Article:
Thursday, April 17, 2008

Returning from NAB

I'm now back in Silicon Valley, organizing my thoughts about the NAB conference that ends today. Here are a few thoughts to get started:

First, the final attendance count was 105,259, of which 28,310 came from outside the U.S. Press attendance was 1,296.

This year, the organizers expanded the charter of NAB to make it cover everything about content, but I think that the result is that the show is getting too diffuse. What had originally been a show focused on broadcasting now also covers filmmaking (from tiny independent films and documentaries to studio tentpoles,) podcasts (both audio and video,) Internet radio and streaming media, IPTV and more. NAB is probably still the foremost broadcasting, audio/video production and post-production show in the world, but the spectrum of topics and range of products available is getting too broad. Want a bag of three USB cables? You can find them on the show floor, along with products ranging up into the millions of dollars.

In the past, NAB tried to segregate products into physical areas. They still tried to do that this year, but odd products kept cropping up everywhere. There's simply too much demand for exhibit space to maintain any meaningful separation by function or application.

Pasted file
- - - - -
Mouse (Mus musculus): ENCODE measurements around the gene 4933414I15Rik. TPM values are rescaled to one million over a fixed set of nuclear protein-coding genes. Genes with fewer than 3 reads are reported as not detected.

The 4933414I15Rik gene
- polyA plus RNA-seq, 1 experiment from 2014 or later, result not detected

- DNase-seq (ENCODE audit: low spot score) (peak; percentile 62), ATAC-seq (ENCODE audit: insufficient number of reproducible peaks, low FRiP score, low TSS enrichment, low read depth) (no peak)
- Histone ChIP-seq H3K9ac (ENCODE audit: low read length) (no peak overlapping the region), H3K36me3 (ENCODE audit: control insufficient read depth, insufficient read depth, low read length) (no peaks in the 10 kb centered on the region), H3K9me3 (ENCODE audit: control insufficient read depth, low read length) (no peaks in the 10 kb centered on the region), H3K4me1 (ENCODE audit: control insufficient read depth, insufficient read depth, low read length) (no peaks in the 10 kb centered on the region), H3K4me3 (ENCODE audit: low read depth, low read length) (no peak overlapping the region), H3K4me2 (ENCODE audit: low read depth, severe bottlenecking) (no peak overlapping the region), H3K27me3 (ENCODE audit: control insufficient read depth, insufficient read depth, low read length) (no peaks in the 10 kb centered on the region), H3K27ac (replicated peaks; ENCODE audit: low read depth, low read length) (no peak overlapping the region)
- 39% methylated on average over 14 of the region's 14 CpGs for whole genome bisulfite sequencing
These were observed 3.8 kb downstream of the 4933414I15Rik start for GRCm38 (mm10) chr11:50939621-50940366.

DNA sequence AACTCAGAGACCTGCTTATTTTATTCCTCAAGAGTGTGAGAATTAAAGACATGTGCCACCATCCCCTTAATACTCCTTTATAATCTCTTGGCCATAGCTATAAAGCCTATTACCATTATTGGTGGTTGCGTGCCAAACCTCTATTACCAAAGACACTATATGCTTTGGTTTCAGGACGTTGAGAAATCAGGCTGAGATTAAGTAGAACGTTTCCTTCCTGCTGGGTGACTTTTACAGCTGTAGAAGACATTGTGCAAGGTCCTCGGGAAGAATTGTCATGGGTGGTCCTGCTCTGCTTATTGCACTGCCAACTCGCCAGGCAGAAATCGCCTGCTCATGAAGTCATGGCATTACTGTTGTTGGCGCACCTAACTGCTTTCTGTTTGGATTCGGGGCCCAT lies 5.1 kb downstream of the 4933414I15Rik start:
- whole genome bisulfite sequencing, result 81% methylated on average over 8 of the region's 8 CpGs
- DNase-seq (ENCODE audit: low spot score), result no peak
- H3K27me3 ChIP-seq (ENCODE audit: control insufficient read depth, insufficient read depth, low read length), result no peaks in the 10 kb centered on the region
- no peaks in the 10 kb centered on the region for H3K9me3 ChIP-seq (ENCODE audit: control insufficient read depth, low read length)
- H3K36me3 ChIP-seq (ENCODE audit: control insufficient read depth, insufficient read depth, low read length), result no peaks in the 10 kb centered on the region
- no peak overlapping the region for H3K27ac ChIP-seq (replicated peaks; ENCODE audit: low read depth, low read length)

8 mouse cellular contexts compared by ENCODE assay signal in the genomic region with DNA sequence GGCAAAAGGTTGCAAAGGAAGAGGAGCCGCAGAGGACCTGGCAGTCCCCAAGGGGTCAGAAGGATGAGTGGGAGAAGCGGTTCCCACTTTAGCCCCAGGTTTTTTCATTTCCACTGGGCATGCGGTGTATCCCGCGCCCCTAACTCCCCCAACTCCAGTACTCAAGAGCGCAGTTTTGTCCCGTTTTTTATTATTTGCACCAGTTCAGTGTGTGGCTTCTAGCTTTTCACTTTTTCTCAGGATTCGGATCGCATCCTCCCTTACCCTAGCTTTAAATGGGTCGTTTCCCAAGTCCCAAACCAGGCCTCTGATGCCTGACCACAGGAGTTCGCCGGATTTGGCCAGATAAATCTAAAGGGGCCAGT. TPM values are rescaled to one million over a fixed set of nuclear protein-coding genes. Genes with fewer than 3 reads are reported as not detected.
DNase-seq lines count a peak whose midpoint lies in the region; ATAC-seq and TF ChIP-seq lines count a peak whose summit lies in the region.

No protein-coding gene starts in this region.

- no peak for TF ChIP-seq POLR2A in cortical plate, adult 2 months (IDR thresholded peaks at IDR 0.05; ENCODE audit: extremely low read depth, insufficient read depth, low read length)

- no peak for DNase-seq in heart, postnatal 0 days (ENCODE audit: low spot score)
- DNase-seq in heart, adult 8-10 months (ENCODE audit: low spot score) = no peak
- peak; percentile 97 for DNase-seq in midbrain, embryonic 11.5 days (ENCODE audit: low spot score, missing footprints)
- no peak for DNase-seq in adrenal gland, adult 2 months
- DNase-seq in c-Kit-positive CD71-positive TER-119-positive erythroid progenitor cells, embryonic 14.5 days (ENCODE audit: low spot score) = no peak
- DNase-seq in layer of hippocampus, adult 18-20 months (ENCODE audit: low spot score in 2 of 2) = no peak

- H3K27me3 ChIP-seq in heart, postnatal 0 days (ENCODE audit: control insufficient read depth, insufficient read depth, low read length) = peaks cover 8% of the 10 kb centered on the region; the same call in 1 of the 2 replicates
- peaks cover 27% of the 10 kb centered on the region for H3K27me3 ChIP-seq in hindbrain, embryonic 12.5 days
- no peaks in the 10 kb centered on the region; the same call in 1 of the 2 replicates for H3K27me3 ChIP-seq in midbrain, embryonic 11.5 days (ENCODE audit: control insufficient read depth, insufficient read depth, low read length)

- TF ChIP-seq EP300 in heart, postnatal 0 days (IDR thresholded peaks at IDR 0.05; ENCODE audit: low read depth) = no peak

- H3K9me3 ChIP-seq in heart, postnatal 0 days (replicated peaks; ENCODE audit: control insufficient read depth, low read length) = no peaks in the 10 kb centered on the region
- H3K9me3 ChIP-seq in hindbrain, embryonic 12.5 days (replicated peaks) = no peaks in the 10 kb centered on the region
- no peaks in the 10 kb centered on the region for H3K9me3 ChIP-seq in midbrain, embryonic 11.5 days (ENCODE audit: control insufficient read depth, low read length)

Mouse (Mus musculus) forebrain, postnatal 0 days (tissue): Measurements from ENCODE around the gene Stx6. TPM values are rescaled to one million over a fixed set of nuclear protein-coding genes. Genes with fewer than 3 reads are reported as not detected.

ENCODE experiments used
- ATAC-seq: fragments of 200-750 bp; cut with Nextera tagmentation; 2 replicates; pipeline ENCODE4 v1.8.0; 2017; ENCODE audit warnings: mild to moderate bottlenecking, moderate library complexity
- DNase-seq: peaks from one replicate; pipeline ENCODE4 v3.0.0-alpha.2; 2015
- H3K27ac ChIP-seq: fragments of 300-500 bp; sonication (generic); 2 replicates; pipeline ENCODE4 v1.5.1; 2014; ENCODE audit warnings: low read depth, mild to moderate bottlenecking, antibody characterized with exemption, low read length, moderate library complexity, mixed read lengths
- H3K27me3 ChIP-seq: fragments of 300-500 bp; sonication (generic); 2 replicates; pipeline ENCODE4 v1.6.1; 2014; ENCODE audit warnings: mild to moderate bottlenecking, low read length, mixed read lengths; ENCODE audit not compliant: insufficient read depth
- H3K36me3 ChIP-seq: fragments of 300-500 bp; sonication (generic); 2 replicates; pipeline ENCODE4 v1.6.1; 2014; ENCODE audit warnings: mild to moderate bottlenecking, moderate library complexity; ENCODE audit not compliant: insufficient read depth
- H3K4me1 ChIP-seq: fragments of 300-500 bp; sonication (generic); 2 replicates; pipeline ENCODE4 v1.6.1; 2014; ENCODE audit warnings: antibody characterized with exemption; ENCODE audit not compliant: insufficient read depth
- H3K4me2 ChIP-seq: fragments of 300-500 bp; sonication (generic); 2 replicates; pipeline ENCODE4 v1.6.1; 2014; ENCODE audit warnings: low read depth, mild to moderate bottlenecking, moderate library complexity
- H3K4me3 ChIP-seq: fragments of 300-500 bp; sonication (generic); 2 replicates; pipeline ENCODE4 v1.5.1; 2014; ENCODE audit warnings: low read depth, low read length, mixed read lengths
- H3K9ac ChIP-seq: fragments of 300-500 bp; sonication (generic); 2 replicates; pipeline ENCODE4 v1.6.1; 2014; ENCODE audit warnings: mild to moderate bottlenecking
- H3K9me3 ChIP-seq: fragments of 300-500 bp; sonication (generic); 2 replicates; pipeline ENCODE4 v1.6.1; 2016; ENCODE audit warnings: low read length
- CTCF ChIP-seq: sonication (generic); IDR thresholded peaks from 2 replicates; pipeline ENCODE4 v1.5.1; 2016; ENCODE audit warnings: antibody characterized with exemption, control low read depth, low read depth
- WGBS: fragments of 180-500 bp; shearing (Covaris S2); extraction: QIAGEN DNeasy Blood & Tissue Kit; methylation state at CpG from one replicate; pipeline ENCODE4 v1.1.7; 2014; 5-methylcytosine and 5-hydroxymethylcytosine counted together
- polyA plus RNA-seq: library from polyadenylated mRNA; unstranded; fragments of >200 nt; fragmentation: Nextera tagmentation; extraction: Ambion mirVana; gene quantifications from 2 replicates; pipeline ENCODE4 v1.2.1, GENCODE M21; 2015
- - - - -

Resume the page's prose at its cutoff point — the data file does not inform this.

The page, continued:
The reality is that the same product can be used for lots of things: A camera light can be used for a TV news interview, a video podcast, a short film or an epic. Almost any production or post-production tool has multiple applications. When a prosumer camcorder can be used for B-roll on a production that uses cameras costing hundreds of thousands of dollars, the walls that previously clearly separated applications start tumbling down.

So, should NAB continue to pursue its "come one, come all" approach to content? Lots of people like it, but I suspect that some of NAB's core membership, broadcasters, are grumbling that it's simply too hard to see, or even find, the products that are relevant to their businesses. The tent, so to speak, is getting uncomfortably large.
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